As I sit to write this, I have just returned from a visit to the Hi-Ho. Research can take a delicious toll on a body...

The Hi-Ho blows to bits most of the hard and fast standards I have for barbecue joints.

First of all, a self-respecting "joint" must have a legend. Most 'q' joints got their sauce from a traveler who couldn't pay his tab and left an old sauce recipe. Dreamland has Big Daddy John Bishop and his dream of cooking ribs so as to avoid laying bricks in the heat of a scorching Alabama summer. Hi-Ho has no legend that I can discern. There was a family squabble years ago that led to its exodus from its original location, but as legends go, that's small stuff.

My Uncle Shorty was the subject of a rather personal legend regarding Hi-Ho. You see, Uncle Shorty was a route man, and later a sales manager for Sunbeam bakery. You must understand my uncle was a LOYAL employee. If he came to visit at your house and you had another brand of bread on the table, he gathered his family and he LEFT!

My cousin Dale was in his teens before he realized that 'the other brand' really didn't put worms in your belly.

Uncle Shorty—according to legend—sauntered into Hi-Ho one day and ordered a beef heavy. Here it came, but not on a Sunbeam bun. My dear uncle went back to his truck, retrieved a proper bun, and scraped every morsel of delicious meat onto his Sunbeam. That's loyalty! That's how it went in the mid 1960s, and so it goes today.

(Uncle Shorty later took a Holsum deliveryman to task for supposedly punching pencil holes in the Sunbeam wrappers. Mr. Holsum figured that a couple loaves of stale Sunbeam equals a couple of new customers for Holsum. Uncle Shorty caught his competitor in the parking lot and sent him sprawling with a left jab and a quick uppercut. It was dog-eat-dog in the bread delivery world-But I digress...)

Secondly, a joint needs wood piled around back. I circled the place pretty thoroughly. No wood, no sawdust, no nothing.

You must, MUST have smoke coming from the chimney. At the Hi-Ho, nada.

So why, WHY is the barbecue here so danged good?!? Because they do the crucial things right!

There's not a huge menu. You get barbecued beef or pork. They do offer a ham and cheese sandwich on the menu. I guess you have to provide some variety. You can have it dressed, and you can get (!?!) cheese put on the BBQ. End of menu.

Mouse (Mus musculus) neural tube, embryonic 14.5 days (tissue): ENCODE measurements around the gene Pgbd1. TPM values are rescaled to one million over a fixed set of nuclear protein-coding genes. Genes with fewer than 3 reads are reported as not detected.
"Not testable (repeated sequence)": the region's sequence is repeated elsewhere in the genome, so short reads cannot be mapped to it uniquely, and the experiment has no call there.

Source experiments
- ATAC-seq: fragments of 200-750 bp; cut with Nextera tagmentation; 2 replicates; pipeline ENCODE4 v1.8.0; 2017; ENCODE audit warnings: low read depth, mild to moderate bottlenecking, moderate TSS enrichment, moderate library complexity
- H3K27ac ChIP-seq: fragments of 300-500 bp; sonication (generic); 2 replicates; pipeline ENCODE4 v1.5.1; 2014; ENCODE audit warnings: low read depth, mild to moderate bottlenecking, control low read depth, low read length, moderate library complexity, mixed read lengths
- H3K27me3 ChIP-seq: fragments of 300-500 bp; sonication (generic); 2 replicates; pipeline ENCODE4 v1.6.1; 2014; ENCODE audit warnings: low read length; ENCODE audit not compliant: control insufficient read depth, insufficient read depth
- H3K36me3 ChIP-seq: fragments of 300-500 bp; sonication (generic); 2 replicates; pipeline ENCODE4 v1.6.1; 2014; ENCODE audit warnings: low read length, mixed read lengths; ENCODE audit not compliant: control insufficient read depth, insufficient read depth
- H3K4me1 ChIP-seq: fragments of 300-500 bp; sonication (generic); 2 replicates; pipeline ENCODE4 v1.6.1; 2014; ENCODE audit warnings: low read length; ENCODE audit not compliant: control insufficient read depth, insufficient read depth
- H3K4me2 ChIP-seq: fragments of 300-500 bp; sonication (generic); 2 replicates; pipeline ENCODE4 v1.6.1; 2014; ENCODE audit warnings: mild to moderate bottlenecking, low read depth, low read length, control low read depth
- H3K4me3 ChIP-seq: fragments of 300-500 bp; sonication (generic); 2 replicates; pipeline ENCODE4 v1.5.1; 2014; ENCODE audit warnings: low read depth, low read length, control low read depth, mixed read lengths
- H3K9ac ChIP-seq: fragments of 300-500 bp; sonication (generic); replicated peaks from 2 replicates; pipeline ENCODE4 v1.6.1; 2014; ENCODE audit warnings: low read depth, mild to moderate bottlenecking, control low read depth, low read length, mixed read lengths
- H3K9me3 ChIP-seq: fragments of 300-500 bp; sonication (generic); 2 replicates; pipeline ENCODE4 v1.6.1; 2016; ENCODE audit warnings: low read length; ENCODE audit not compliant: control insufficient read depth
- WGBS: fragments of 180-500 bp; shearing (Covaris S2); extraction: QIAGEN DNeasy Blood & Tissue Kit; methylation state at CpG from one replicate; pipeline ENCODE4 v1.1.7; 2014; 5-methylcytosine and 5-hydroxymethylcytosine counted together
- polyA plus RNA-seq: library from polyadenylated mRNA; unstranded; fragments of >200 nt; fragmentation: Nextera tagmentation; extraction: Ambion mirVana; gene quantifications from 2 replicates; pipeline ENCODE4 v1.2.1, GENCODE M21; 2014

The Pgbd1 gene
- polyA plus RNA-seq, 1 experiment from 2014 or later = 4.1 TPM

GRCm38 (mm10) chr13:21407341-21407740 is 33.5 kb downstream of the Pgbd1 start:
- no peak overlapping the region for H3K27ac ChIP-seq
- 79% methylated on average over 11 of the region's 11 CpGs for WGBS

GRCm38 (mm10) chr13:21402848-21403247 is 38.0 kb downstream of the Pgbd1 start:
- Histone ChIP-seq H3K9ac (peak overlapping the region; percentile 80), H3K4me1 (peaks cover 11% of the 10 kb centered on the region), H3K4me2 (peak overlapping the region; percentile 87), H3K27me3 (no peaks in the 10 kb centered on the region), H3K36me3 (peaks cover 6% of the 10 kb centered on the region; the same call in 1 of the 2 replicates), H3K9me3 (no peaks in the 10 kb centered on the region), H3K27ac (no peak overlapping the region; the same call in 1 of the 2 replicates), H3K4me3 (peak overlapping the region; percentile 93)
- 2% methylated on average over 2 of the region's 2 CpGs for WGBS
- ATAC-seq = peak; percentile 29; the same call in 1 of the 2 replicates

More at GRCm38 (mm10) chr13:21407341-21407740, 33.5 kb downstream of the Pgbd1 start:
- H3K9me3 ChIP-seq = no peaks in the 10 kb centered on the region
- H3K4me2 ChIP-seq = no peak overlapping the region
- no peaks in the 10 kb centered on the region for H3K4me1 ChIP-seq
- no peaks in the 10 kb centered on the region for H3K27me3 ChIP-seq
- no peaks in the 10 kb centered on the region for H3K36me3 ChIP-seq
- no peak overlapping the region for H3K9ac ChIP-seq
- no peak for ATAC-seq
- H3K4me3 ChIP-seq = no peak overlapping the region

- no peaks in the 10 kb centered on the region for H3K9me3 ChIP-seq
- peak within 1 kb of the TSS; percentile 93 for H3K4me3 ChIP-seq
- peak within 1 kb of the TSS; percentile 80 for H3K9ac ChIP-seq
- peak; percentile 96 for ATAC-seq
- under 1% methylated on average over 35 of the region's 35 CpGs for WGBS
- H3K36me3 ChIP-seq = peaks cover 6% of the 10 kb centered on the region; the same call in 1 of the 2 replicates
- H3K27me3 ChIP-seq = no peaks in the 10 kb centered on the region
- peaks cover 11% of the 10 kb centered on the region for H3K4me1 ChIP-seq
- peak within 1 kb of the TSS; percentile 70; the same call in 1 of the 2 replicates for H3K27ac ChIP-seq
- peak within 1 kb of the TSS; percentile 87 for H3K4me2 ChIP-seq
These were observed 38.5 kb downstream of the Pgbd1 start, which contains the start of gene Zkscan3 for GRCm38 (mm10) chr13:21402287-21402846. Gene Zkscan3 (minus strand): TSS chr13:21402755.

The meat deserves some attention here. Most places take great pains to show you where the meat is cooked. They have big custom fireplaces and grills, and make a big show of turning the meat. At Hi-Ho, I haven't the foggiest idea how they cook their meat. There is a definite smoke flavor there, just a bit of it, kind of eased in from the side.

Once in a great while, I'll taste a little crunch in there. That's what Carolina cooks call "outside meat," the portion of the pig that gets crunchy because that's the side closest to the flames. They ought to mix a bit more on this in, but who am I to argue with greatness?

The buns are toasted on the grill. The meat is warmed, placed on the crispy bun, and the sauce is mixed in right there on the hot grill. (Very few places still do this!) In fact, your sandwich will usually have a darkened ring on its top—collateral damage from the grill surface. Don't sweat it, it just adds to the experience!

And the sauce… Most places swear by the sauce. It's either real ketchupy or real vinegary, and generally serves to hide the true flavor of the meat. Whoever came up with Hi-Ho's sauce deserves a medal. The sauce flavor is hard to place—coming mainly down in the "chili powder" camp of the sauce world. But the big thing here is that the sauce is oh-so-light that it really brings out the flavor of the meat--and that's becoming a lost art in the barbecue business.

One of the best moments for me is when you get your order. It comes wrapped in paper, and the spillover sauce actually serves to hold the paper together. If the package is put together properly—and they've been doing this for decades—peeling off the paper will just take the top layer of skin off your sandwich. For me this is heaven!! Perfection in paper with toothpicks!

Of course there are chips from Tom's, and there's Barq's Root Beer. (The Barq's here still have bottle caps, and the folks gladly remove them the old fashioned way before serving. Memories of my youth!!)

If your kids aren't up to sandwiches yet, they can get a sauced bun for training purposes.

I'm partial to the pork at Hi-Ho. Ask for it "heavy." In fact, here's what to do so that you don't get marked as an invading infidel:

Walk in like you've been here a million times, order a beef, 2 pork heavies, a bag of barbecue chips and a Barq's. And yes, you want your Barq's opened.

And then my friend, the Lord can call you home!